Despite the government’s effort manifested in the three stimulus packages and the one-month long “circuit breaker” measures, Maybank stated that the number of retrenchments in 2020 could be between 150,000 and 200,000.
Singapore could be moving towards possibly the worst recession on record as other economists describe the grim landscape of the financial damage on the economy.
According to Maybank Kim Eng economists, Chua Hak Bin and Lee Ju Ye: “This will be the highest (number of) retrenchments in Singapore’s history since independence, far worse than during the global financial crisis, and the Asian financial crisis.”
Relative to the whole of last year, there were 10,690 retrenchments, as stated by the Manpower Ministry’s labour market report in March. During the 1997 Asian financial crisis, 30,000 jobs were lost whereas the 2008-09 crisis robbed about 40,000 jobs.
They remarked that most retrenchments this year could come from the services sector, which has been impacted severely by the COVID-19 pandemic.
Although the services sector consists of around 77 per cent of Singaporean workers, the two economists foresee that foreign workers will make up of more than half of the retrenchments.
Based on the list of essential services stated by Enterprise Singapore that are allowed to operate, the four-weeks of pre-emptive safety measures could push about 1.3 million workers into “hibernation”, they estimated. This figure represents a third of the country’s entire workforce, inclusive of foreign workers.
“We think the short-circuit measures and one-month partial lockdown will break the camel’s back for many businesses. Many businesses will likely fail and a huge number of jobs will be lost in the coming quarters,” Dr Chua and Ms Lee opined.
The country will suffer extra economic pain due to the “disruptive nature” of the circuit breaker, DBS Bank Senior Economist, Irvin Seah noted.
Based on the forecast by Mr Seah, the economy for this year will contract 2.8 per cent at baseline, which is “already the worst ever for this small island state”. The full-year forecast might plunge to 4 per cent contraction now with the circuit-breaker measures in place from 7 April to 4 May, he noted.
Mr Seah additionally remarked: “Beyond the negative shocks from an impending global recession, these additional measures will further compound the woes of many local companies and could potentially lead to further increase in job losses.”
The full-year economic growth forecast by Maybank has also been downgraded from its previous -2.8 per cent to -6 per cent for this year. Maybank’s forecast is lower than the official latest gross domestic product (GDP) forecast range by the government at between -4 and -1 per cent for 2020.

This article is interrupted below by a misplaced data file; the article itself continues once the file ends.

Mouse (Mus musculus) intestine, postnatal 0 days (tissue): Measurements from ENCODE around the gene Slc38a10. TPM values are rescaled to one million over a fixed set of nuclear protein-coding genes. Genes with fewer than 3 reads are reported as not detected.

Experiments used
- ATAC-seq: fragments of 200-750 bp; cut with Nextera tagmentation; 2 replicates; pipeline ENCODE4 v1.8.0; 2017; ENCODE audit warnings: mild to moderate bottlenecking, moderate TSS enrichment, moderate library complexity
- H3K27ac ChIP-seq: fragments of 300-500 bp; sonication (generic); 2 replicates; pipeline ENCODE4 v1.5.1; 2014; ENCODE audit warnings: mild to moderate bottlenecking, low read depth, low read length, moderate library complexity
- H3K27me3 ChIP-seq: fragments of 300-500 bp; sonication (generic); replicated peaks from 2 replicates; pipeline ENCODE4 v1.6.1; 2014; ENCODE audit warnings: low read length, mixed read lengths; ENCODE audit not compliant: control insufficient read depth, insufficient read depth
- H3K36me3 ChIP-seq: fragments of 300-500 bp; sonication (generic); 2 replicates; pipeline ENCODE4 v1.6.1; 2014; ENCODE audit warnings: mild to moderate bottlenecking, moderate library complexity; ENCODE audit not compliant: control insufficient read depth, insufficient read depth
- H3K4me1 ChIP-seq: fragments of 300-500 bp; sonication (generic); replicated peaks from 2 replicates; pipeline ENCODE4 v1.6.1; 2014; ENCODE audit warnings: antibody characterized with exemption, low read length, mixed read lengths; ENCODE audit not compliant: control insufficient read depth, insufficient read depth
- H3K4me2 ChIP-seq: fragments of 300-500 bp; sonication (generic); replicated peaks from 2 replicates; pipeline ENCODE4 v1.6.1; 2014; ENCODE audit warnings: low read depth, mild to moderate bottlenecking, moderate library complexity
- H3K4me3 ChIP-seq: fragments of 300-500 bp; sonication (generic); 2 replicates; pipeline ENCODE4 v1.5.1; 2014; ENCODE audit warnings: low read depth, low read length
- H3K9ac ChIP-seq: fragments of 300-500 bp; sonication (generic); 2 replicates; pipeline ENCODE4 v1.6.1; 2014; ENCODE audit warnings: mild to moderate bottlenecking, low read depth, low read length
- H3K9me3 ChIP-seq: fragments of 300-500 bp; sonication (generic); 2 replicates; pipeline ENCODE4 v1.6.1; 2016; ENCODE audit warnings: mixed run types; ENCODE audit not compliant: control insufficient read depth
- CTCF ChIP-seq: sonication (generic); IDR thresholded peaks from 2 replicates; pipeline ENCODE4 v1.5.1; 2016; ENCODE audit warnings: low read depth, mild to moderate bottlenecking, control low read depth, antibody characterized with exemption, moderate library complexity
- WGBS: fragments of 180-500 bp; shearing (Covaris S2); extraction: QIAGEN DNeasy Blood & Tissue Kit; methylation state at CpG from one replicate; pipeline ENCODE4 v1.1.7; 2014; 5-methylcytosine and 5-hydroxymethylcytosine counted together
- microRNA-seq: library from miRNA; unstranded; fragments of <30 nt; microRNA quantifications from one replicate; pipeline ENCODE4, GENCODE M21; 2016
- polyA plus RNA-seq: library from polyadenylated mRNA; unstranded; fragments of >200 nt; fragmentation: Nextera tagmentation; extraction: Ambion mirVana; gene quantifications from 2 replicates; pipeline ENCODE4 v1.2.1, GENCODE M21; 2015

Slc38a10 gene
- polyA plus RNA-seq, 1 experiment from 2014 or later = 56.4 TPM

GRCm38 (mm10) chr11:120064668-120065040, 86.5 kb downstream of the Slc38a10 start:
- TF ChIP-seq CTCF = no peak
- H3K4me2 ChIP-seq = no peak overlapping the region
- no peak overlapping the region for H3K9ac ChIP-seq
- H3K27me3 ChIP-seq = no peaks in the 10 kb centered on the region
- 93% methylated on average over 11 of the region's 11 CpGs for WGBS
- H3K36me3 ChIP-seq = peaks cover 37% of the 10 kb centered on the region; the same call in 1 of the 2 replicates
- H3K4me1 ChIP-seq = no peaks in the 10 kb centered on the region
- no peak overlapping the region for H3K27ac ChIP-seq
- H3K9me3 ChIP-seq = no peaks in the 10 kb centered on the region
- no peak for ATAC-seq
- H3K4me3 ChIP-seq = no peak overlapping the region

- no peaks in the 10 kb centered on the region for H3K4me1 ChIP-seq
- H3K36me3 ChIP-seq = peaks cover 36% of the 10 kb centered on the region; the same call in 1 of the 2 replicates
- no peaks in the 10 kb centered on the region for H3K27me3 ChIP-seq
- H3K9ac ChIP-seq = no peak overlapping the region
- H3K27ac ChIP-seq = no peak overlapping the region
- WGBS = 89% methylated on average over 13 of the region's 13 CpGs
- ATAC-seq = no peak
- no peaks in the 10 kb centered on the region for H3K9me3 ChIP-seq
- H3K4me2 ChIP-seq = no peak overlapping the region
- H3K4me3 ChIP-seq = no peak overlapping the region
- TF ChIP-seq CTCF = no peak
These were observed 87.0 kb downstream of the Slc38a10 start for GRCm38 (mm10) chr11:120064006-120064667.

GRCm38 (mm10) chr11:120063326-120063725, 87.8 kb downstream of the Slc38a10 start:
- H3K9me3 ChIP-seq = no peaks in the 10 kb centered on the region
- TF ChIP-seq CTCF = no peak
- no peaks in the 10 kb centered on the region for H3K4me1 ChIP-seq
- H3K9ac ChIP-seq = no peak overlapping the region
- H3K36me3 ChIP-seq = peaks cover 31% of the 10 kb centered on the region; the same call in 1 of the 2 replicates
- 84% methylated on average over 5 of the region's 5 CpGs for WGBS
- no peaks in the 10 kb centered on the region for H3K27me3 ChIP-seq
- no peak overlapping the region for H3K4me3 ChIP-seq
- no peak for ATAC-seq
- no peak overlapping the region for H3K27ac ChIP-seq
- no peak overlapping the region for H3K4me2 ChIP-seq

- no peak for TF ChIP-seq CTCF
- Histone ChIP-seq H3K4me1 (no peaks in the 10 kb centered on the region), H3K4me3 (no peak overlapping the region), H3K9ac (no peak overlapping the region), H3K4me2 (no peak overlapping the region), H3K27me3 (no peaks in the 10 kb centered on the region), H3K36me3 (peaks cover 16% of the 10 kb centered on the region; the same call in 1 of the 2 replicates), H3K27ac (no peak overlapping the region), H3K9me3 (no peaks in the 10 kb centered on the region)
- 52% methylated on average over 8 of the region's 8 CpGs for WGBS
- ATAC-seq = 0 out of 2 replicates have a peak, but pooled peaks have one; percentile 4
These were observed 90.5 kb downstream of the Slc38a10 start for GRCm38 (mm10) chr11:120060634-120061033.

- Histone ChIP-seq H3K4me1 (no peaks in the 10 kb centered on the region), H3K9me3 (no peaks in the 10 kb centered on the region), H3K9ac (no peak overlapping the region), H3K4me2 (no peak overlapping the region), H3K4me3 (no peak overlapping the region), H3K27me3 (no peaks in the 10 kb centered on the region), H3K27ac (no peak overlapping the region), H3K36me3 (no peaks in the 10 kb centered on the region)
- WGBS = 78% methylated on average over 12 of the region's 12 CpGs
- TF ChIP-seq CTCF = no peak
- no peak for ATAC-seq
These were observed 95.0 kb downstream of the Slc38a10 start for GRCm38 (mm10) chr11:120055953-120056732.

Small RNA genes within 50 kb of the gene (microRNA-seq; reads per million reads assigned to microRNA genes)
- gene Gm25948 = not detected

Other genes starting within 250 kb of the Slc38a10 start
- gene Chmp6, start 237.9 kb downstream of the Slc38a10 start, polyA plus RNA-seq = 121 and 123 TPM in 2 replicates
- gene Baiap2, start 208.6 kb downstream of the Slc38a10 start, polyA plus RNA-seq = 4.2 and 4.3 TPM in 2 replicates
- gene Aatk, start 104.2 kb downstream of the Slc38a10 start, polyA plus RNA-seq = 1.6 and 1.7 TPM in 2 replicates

Dr Chua and Ms Lee added that the economy will lose approximately S$10 billion or 2 per cent of 2019’s GDP due to the one-month period of circuit-breaker measures.
According to the National Development Minister, Lawrence Wong, there is a possibility that the circuit-breaker period will be extended by another month if the pandemic situation does not improve, and this could double the cost to the economy, they pointed out.
If that were the case, the GDP growth forecast by Maybank will be lower at -8 per cent. Malaysians working in Singapore might be compelled to return to Malaysia if tighter measures are in place.
The two economists reminded that the “Shortage of foreign workers may stunt the economy’s capacity to capitalise on any recovery once Covid-19 is contained, as border controls may stay on for longer.”
Respite from three stimulus packages
The financial impact of the COVID-19 measures is still too hard to tell, as stated by Selena Ling, who is OCBC Head of Treasury Research and Strategy. OCBC’s forecast for 2020 is a 3 per cent contraction in GDP.
Regarding the three budgets and circuit-breaker measures, Ms Ling commented that: “While we see downside risks from the one-month domestic circuit breaker and growing global recession headwinds, it is hard to call where the bottom is from here given the rapidly evolving Covid-19 pandemic and how much of an impact the cumulative effect of the Unity, Resilience and Solidarity Budgets may have, although we do not think that the latter will be able to avert a recession story this year.”
With the three budgets in place, a total sum of S$59.9 billion have been allocated to combat the ill-effects of the pandemic, with measures designed to retain workers, aiding businesses by easing costs, credit and cash flow as well as to distributing money to households to allow them to withstand the crisis.
Without the three fiscal expansions in place, the possible increase in unemployment would be higher, as mentioned by Dr Chua and Ms Lee.
Mr Seah highlighted that “Having a strong national reserve has been fundamental to Singapore’s efforts to counter the negative shocks to its economy, and to ensure that its social fabric and economic structure remain intact.”
“Years of heavy investment in its healthcare system has also proven to be instrumental in its ability to contain the spread of Covid-19. However, the days ahead will remain daunting. There could be more pain before signs of stabilisation,” he concluded.